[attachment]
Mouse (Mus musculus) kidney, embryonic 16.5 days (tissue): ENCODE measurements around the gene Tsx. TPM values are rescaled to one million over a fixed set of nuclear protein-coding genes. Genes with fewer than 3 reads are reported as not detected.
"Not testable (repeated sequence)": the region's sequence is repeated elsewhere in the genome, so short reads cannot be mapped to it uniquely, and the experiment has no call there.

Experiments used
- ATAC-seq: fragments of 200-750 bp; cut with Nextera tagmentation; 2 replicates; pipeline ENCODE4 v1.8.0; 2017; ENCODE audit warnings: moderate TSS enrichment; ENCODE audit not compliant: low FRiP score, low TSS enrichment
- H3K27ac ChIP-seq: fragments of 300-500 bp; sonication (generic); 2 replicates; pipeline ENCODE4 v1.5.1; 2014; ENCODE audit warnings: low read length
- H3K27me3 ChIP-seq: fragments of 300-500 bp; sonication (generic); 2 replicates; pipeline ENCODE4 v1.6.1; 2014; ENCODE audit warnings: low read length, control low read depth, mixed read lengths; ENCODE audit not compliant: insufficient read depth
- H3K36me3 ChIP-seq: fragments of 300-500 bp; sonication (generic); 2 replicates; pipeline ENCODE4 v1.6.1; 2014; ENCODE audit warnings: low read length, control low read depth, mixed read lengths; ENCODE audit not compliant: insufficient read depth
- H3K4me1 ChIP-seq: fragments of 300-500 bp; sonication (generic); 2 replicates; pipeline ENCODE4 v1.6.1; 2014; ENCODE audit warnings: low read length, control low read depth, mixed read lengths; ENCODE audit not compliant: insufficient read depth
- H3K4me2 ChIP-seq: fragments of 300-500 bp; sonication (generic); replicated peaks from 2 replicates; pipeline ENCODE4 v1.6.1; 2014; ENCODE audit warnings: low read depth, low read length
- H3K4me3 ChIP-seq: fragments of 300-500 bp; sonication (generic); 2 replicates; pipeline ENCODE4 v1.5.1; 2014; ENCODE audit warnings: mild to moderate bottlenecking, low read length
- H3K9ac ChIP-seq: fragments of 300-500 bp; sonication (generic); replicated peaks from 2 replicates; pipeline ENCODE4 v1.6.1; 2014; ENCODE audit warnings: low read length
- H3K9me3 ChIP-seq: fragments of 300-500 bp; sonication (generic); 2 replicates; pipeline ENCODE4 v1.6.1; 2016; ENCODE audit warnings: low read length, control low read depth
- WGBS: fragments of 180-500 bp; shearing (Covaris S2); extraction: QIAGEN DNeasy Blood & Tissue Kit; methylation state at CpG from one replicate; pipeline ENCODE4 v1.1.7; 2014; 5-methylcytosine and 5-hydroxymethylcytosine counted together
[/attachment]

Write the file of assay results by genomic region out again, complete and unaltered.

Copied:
Mouse (Mus musculus) kidney, embryonic 16.5 days (tissue): ENCODE measurements around the gene Tsx. TPM values are rescaled to one million over a fixed set of nuclear protein-coding genes. Genes with fewer than 3 reads are reported as not detected.
"Not testable (repeated sequence)": the region's sequence is repeated elsewhere in the genome, so short reads cannot be mapped to it uniquely, and the experiment has no call there.

Experiments used
- ATAC-seq: fragments of 200-750 bp; cut with Nextera tagmentation; 2 replicates; pipeline ENCODE4 v1.8.0; 2017; ENCODE audit warnings: moderate TSS enrichment; ENCODE audit not compliant: low FRiP score, low TSS enrichment
- H3K27ac ChIP-seq: fragments of 300-500 bp; sonication (generic); 2 replicates; pipeline ENCODE4 v1.5.1; 2014; ENCODE audit warnings: low read length
- H3K27me3 ChIP-seq: fragments of 300-500 bp; sonication (generic); 2 replicates; pipeline ENCODE4 v1.6.1; 2014; ENCODE audit warnings: low read length, control low read depth, mixed read lengths; ENCODE audit not compliant: insufficient read depth
- H3K36me3 ChIP-seq: fragments of 300-500 bp; sonication (generic); 2 replicates; pipeline ENCODE4 v1.6.1; 2014; ENCODE audit warnings: low read length, control low read depth, mixed read lengths; ENCODE audit not compliant: insufficient read depth
- H3K4me1 ChIP-seq: fragments of 300-500 bp; sonication (generic); 2 replicates; pipeline ENCODE4 v1.6.1; 2014; ENCODE audit warnings: low read length, control low read depth, mixed read lengths; ENCODE audit not compliant: insufficient read depth
- H3K4me2 ChIP-seq: fragments of 300-500 bp; sonication (generic); replicated peaks from 2 replicates; pipeline ENCODE4 v1.6.1; 2014; ENCODE audit warnings: low read depth, low read length
- H3K4me3 ChIP-seq: fragments of 300-500 bp; sonication (generic); 2 replicates; pipeline ENCODE4 v1.5.1; 2014; ENCODE audit warnings: mild to moderate bottlenecking, low read length
- H3K9ac ChIP-seq: fragments of 300-500 bp; sonication (generic); replicated peaks from 2 replicates; pipeline ENCODE4 v1.6.1; 2014; ENCODE audit warnings: low read length
- H3K9me3 ChIP-seq: fragments of 300-500 bp; sonication (generic); 2 replicates; pipeline ENCODE4 v1.6.1; 2016; ENCODE audit warnings: low read length, control low read depth
- WGBS: fragments of 180-500 bp; shearing (Covaris S2); extraction: QIAGEN DNeasy Blood & Tissue Kit; methylation state at CpG from one replicate; pipeline ENCODE4 v1.1.7; 2014; 5-methylcytosine and 5-hydroxymethylcytosine counted together